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From: David Abrahams (dave_at_[hidden])
Date: 2004-04-25 17:43:03

"Jeff Garland" <jeff_at_[hidden]> writes:

> On Sun, 25 Apr 2004 17:03:18 -0400, David Abrahams wrote
>> >> So maybe a new type should be made that just represents year &
>> >> month. Every year still only has 12 months. Of course, your
>> >> problem comes back if you want to mix days in.
>> >
>> > Exactly, and I don't know what I would do with this type without mixing them
>> > back in...
>> if (some_date.is_in(Jun/2004))
>> std::cout << "that's a hot one!";
> You didn't need to invent a type to do this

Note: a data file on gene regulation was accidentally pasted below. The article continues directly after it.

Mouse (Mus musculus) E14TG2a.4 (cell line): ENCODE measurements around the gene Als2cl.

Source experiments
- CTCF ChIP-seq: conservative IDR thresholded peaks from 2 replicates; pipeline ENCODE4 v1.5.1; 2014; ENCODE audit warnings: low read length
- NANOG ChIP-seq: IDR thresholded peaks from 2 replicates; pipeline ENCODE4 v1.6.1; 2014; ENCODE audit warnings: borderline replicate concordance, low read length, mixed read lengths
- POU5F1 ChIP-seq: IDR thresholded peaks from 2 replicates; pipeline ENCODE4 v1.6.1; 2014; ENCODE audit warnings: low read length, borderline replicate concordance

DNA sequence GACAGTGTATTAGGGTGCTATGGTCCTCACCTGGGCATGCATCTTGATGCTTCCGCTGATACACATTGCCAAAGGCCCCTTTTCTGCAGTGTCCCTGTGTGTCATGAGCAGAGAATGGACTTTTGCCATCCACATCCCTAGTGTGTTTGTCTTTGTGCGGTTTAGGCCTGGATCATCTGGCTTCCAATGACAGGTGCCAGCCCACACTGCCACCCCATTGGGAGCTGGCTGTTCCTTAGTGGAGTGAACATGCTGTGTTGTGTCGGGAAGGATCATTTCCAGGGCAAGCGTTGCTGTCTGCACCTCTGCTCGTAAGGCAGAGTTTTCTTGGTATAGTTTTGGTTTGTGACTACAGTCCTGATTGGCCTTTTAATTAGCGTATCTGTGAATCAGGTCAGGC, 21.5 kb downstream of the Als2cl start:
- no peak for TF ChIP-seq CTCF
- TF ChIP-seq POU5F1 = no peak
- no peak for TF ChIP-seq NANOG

The type is that of Jun/2004

> -- you just added a function to the date. You would have to
> reverse it to be what Daryle is suggesting:
> date d(...);
> some_month_type x(2004, Jun);
> x.contains(d);

I don't see how they differ, where types are concerned. You just
changed how the function is invoked.

> But we already have date_period for this:
> date start_of_month(...), end_of_month(...);
> date_period dp(start_of_month, end_of_month);
> dp.contains(d);

That looks painful, though I don't neccessarily understand it.

> So why not a date_period generator function instead?
> date_period make_month_period(greg_year y, greg_month m);
> Then it would be:
> date_period dp = make_month_period(2004, Jun);
> if (dp.contains(d)) // or is_after, is_before, ...

Also painful-looking.

Dave Abrahams
Boost Consulting

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